Figure 1.
 
Optical coherence tomography angiography (OCTA) images of an eye from suboptimal clinical course group (group 2). (A) Superficial vascular plexus (SVP) slab. (B) Deep vascular plexus (DVP) slab. (C) Full inner retinal layer slab in macular edema remission stage. Yellow lines demarcate boundaries of FD-300. (D) Full inner retinal layer slab in macular edema recurrent stage. When comparing to the edema remission stage (C), a missing vessel (red arrow) and a few prominent microaneurysms could be found at the recurrent macular edema stage (D). However, the FD-300 values were similar [39.4% in (C) versus 40.2% in (D)] in the two timings. (E–H) B-scans showing corresponding location of segmentation of slabs in (A–D).
Parafoveal vessel densities for both superficial vascular plexus (SVP) and deep vascular plexus (DVP) were collected. The autosegmentation default for the SVP slab includes vasculature between the internal limiting membrane (ILM) and 10 µm above the inner plexiform layer (IPL). The default for the DVP slab includes the vasculature between 10 µm above IPL and 10 µm below the outer plexiform layer. (Fig. 1) Projection artifact removal algorithm is available in this version of the software. Manual correction for the segmentation error was required in about half of the eyes. The correction was done by a senior ophthalmologic resident (WHH) and confirmed by a retinal specialist (LY). 
Automated Quantification of Perifoveal Leakage on FA
Pretreatment FA images obtained using Heidelberg Retina Angiograph 2 (HRA 2; Heidelberg Engineering, Heidelberg, Germany) were analyzed. Two images of 768 × 768 pixels obtained at one and five minutes after dye injection (Figs. 2A, B), were selected from each eye. The size of the field of view was 30 × 30 degrees. The images were processed using ImageJ software (Fiji, National Institutes of Health, Bethesda, MD, USA. https://imagej.net/ImageJ) in the following steps. (1) Image alignment and crop. The images were automatically aligned with each other in a stack (Linear Stack Alignment with SIFT). Images of 384 × 384 pixels centered at fovea were cropped in the stack. (2) Image thresholding and calculation. The background brightness gradient (Subtract Background, rolling = 50 pixels) was removed, followed by binarization (Auto Threshold, method = default) of each image (Figs. 2C, D). The fluorescein leakage map at five min was created by subtracting the 1-min images from the 5-min images (Image Calculator). (3) Feature extraction. The images were cropped into 240 × 240 pixels, that is, the length of this square equals approximately the diameter of the perifoval area in the ETDRS circle. The area percentage of perifoveal leakage was defined by the percentage of whitish area in the final image (Area fraction) (Fig. 2E). The above steps could be automatically executed by ImageJ using Macros, except that a trained grader was required to select the location of the foveal center in Step (1)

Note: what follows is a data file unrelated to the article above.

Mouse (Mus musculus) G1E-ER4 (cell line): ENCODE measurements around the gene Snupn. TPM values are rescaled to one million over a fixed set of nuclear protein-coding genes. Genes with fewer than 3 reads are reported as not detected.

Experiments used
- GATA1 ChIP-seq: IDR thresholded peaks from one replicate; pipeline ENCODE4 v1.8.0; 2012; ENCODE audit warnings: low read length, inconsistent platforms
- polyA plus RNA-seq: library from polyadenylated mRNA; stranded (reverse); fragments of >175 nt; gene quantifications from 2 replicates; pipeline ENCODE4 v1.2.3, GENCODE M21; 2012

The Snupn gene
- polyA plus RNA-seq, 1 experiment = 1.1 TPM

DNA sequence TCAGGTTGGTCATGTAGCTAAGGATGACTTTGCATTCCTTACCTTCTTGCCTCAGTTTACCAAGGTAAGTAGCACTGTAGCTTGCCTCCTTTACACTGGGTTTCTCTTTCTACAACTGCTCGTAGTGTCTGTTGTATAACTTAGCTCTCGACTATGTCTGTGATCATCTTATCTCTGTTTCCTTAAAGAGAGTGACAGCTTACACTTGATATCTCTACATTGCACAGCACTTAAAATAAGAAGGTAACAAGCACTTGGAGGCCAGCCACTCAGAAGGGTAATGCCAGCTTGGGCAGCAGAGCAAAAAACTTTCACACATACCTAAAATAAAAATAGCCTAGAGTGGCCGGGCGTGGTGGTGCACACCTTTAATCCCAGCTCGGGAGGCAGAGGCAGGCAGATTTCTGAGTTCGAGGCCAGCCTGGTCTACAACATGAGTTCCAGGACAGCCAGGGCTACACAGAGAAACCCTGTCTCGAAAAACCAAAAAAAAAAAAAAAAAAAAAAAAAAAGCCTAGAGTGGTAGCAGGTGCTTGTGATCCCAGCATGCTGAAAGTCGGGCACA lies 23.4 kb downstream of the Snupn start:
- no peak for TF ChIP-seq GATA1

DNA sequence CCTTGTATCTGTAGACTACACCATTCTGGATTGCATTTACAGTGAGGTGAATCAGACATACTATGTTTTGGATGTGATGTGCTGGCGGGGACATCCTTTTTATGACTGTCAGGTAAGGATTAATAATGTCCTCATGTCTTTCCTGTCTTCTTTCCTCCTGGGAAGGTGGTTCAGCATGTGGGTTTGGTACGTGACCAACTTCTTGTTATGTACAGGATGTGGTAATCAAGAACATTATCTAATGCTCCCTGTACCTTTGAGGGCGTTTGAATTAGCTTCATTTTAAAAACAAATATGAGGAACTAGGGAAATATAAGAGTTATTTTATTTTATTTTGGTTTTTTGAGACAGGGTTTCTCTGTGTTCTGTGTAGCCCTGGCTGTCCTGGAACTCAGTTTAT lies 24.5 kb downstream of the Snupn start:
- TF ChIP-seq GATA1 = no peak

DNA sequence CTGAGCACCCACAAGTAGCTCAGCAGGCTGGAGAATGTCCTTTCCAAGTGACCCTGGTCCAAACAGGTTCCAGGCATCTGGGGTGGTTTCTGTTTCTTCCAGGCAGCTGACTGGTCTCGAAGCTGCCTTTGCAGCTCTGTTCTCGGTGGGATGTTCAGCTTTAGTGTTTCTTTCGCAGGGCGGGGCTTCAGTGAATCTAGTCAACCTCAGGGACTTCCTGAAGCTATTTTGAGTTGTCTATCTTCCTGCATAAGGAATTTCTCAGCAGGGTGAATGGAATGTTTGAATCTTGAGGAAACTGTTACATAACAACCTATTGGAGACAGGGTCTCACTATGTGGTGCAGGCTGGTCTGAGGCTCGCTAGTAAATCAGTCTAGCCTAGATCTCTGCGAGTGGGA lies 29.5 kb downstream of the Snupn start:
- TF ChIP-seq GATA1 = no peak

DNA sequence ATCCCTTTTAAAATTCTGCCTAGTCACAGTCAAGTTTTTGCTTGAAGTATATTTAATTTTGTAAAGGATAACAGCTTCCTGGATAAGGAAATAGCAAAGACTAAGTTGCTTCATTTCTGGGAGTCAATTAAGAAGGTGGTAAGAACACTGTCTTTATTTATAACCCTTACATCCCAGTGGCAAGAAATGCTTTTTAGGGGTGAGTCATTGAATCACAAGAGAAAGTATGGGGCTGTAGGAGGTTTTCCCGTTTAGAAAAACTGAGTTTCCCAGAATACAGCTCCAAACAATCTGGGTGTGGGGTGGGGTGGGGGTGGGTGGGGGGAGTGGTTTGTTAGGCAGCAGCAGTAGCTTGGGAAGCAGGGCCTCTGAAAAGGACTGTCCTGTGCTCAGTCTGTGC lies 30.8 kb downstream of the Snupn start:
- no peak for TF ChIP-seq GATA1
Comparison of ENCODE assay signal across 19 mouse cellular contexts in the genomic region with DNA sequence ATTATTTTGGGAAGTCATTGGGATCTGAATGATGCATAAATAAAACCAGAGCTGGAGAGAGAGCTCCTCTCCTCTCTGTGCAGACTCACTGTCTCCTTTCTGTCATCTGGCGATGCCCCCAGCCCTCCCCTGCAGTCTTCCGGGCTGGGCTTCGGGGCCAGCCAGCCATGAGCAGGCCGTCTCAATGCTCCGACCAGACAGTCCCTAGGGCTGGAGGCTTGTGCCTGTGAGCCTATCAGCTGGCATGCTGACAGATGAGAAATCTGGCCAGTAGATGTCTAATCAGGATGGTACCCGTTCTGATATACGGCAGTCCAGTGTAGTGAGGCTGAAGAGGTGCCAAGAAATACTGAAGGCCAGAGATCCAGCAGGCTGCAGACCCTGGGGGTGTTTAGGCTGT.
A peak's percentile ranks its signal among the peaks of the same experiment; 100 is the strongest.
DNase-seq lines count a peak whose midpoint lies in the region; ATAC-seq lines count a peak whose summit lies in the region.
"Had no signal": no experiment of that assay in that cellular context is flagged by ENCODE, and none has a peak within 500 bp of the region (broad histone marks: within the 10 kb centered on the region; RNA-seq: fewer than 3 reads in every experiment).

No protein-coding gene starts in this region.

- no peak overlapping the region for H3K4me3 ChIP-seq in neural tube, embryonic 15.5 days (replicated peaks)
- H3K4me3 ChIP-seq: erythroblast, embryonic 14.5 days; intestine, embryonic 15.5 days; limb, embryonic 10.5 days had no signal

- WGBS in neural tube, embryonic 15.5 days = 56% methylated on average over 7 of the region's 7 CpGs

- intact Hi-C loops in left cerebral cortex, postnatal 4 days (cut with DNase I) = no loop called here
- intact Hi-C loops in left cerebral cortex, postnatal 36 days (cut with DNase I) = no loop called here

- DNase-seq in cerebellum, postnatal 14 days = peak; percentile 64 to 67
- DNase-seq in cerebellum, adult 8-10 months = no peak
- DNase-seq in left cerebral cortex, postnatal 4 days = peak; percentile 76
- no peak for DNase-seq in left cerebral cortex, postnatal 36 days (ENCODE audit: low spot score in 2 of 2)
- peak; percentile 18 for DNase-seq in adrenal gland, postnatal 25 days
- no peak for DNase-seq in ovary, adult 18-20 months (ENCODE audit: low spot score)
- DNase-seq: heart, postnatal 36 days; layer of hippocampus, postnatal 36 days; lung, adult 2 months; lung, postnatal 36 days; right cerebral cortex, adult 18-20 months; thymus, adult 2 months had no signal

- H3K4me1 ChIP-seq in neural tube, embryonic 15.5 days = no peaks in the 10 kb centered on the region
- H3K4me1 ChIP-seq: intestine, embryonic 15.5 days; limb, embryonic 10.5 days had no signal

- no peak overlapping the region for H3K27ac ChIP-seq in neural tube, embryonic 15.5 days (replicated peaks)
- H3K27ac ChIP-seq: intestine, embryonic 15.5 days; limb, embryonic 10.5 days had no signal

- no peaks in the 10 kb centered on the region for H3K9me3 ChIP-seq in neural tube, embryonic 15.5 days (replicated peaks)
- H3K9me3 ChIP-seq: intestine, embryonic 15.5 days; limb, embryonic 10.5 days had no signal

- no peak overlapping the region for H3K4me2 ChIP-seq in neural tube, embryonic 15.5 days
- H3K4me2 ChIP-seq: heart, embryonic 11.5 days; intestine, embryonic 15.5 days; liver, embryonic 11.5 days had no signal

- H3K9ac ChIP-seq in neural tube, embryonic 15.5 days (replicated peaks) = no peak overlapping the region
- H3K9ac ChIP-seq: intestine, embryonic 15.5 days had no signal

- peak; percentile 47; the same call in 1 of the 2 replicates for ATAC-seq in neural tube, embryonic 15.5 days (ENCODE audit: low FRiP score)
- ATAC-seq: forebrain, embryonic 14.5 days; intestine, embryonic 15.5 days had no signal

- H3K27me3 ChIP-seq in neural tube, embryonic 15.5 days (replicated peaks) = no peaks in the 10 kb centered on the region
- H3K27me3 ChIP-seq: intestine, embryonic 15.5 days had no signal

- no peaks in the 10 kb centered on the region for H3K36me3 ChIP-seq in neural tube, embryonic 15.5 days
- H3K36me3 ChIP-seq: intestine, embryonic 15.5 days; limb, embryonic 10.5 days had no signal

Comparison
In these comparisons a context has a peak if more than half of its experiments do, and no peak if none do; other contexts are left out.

Figure 2.
 
Fluorescein angiography (FA) images of an eye from the good clinical course group (group 1). (A) Image at 1 min. (B) Image at 5 min. (C, D) Images after automatic alignment and binarization of areas within yellow squares in (A, B). (E) Resultant image obtained by subtracting 1-min image from 5-min image within green squares in (C, D). Percentage area of perifoveal leakage (whitish area) was 21.4% in this image. (F) Superimpose the perifoveal leakage map superimposed on the original 5-min FA. (G) A perifoveal 5-min FA image used for validation process. (H) The perifoveal leakage area was manually annotated with red color.
Figure 2.
 
Fluorescein angiography (FA) images of an eye from the good clinical course group (group 1). (A) Image at 1 min. (B) Image at 5 min. (C, D) Images after automatic alignment and binarization of areas within yellow squares in (A, B). (E) Resultant image obtained by subtracting 1-min image from 5-min image within green squares in (C, D). Percentage area of perifoveal leakage (whitish area) was 21.4% in this image. (F) Superimpose the perifoveal leakage map superimposed on the original 5-min FA. (G) A perifoveal 5-min FA image used for validation process. (H) The perifoveal leakage area was manually annotated with red color.
The validation process involved 20 eyes (10 DME and 10 branch retinal vein occlusion) randomly selected from our FA image database. The perifoveal leakage in the 5-min images were manually annotated by a masked grader (YTL) using Photoshop CS6, version 13.0 × 64 (Adobe Systems Inc., San Jose, CA, USA) (Figs. 2G, H). The manually annotated leakage area was compared with the leakage area calculated from the above image processing method. The intraclass correlation coefficient (ICC) was 0.764. 
Statistical Analysis
The demographic and clinical characteristic differences between group 1 and group 2 were compared using generalized estimating equations (GEE). GEE models were also employed to determine the association between foveal microvascular imaging parameters and clinical course. This approach is particularly useful for ophthalmology studies, as it can account for the correlation between fellow eyes.16 Receiver operating characteristic (ROC) curves and the area under curve (AUC) were used for evaluating the predictive power of imaging parameters. Partial correlation was used to evaluate the relationship between FD-300 and perifoveal leakage after adjusting for the FAZ perimeter. All statistical analyses were conducted using IBM SPSS Statistics Version 26.0 (IBM Corp., Armonk, NY, USA). A P value of < 0.05 was considered to be statistically significant. 
Results